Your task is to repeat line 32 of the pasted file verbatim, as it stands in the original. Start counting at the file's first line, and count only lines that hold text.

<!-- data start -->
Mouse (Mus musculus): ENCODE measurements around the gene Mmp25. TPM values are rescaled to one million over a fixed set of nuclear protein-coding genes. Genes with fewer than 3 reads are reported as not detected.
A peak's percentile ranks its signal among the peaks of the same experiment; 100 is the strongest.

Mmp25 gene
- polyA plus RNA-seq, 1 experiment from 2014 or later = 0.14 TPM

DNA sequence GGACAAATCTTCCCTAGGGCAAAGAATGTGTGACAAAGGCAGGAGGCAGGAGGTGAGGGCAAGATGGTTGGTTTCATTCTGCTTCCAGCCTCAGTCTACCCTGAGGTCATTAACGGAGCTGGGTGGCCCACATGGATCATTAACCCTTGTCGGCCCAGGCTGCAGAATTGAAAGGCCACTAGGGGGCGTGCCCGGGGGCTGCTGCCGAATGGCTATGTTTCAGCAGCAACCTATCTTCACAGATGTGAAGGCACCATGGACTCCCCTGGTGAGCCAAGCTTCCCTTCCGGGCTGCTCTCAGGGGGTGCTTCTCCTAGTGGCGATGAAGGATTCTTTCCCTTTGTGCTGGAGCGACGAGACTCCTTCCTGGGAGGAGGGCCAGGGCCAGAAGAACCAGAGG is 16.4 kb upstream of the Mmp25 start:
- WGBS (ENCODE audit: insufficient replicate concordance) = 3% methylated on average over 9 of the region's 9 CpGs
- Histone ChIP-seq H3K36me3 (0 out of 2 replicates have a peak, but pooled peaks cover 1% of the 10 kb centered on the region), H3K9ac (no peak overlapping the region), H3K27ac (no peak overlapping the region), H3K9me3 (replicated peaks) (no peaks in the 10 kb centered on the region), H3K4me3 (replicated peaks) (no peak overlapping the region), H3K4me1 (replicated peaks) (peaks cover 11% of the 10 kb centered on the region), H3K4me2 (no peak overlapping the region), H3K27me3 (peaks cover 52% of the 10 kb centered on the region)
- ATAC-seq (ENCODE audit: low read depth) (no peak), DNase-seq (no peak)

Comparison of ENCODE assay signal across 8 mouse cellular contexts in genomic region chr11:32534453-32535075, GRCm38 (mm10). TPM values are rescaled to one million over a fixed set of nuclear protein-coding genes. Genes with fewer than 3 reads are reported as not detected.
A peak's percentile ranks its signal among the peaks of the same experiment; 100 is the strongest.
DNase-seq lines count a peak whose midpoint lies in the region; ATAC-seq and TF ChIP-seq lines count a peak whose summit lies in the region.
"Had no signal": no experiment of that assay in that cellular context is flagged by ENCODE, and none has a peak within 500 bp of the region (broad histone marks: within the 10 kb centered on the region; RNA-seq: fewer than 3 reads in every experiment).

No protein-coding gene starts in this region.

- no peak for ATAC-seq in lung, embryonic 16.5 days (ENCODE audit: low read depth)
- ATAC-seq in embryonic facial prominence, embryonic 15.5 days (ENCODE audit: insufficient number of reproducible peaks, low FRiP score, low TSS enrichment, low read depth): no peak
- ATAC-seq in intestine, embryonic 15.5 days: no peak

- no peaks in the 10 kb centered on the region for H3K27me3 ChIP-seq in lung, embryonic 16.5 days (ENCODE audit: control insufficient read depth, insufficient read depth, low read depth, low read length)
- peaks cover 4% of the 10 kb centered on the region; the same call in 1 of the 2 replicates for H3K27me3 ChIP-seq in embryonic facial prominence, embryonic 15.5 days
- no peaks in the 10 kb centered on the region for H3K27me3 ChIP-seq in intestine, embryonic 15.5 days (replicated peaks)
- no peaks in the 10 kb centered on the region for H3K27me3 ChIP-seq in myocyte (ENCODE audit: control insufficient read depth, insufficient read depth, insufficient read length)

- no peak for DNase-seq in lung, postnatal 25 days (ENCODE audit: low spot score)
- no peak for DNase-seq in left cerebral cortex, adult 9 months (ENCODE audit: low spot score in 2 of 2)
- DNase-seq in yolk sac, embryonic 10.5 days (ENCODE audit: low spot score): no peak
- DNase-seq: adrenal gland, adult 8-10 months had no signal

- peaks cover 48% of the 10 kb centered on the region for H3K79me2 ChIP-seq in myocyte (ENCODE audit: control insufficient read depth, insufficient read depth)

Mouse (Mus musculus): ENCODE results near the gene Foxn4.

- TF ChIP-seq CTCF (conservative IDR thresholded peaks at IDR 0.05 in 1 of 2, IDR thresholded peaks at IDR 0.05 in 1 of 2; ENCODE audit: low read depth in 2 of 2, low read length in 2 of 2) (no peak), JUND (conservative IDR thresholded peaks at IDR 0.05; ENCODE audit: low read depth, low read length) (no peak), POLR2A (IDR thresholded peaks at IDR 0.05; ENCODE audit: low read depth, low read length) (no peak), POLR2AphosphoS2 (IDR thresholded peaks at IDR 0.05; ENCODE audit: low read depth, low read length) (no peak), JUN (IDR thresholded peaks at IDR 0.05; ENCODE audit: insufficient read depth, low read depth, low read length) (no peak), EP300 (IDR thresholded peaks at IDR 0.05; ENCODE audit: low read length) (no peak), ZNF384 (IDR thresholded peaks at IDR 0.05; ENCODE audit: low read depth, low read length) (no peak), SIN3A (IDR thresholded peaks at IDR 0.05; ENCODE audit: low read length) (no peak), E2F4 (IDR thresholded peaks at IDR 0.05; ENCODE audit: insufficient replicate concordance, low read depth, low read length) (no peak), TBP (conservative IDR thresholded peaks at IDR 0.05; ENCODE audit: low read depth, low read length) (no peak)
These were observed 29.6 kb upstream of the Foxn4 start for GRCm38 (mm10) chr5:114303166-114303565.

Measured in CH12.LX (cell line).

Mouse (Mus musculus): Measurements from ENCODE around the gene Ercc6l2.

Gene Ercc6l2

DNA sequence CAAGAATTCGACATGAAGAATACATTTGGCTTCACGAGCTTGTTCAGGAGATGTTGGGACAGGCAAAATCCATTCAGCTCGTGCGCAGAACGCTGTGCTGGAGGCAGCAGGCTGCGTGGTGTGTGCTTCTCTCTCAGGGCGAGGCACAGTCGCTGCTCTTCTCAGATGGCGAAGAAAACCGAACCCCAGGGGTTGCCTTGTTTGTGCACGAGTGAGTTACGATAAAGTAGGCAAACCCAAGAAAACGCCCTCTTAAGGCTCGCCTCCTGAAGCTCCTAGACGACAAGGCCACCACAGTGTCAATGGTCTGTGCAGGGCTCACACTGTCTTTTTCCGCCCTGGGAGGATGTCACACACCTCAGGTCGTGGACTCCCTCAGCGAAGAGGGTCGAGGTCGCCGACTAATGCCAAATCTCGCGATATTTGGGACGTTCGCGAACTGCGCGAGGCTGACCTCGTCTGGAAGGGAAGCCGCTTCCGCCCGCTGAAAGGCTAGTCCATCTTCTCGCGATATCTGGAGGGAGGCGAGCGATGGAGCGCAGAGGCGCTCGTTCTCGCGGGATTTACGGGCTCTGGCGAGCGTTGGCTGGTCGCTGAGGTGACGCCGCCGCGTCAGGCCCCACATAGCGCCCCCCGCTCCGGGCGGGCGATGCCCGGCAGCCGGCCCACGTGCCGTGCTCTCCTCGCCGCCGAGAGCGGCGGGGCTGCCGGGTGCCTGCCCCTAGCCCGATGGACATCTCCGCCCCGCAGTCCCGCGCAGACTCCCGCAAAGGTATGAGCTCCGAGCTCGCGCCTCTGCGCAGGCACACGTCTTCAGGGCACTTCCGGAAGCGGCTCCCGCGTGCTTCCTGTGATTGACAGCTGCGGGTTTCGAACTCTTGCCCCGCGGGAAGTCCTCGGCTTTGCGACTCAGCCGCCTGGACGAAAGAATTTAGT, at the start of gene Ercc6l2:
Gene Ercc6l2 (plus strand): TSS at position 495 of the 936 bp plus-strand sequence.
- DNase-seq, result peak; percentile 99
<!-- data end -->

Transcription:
DNA sequence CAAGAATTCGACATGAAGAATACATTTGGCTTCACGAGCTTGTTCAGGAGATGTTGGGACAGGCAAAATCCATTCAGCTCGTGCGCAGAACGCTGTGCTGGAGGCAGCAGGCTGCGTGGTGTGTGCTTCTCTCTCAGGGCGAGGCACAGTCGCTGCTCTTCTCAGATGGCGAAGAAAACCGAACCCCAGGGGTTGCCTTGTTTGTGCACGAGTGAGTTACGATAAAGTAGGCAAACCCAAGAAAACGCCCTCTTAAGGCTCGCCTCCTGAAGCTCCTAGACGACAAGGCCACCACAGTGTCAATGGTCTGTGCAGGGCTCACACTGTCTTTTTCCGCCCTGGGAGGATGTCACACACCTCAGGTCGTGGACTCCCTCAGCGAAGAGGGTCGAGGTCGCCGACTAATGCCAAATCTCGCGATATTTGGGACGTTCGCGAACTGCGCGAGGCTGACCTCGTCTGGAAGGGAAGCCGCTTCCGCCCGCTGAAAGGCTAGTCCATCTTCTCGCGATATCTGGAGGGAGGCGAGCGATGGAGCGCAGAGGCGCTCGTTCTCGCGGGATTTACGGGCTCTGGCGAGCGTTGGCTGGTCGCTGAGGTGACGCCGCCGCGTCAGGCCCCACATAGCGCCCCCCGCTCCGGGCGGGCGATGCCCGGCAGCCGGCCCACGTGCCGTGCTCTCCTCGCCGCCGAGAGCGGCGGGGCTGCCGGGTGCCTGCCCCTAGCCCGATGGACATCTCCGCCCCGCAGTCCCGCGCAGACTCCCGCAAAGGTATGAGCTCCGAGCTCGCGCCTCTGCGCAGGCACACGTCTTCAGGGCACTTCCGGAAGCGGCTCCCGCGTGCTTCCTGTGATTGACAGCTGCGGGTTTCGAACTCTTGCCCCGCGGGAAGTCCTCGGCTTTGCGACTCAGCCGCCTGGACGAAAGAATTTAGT, at the start of gene Ercc6l2: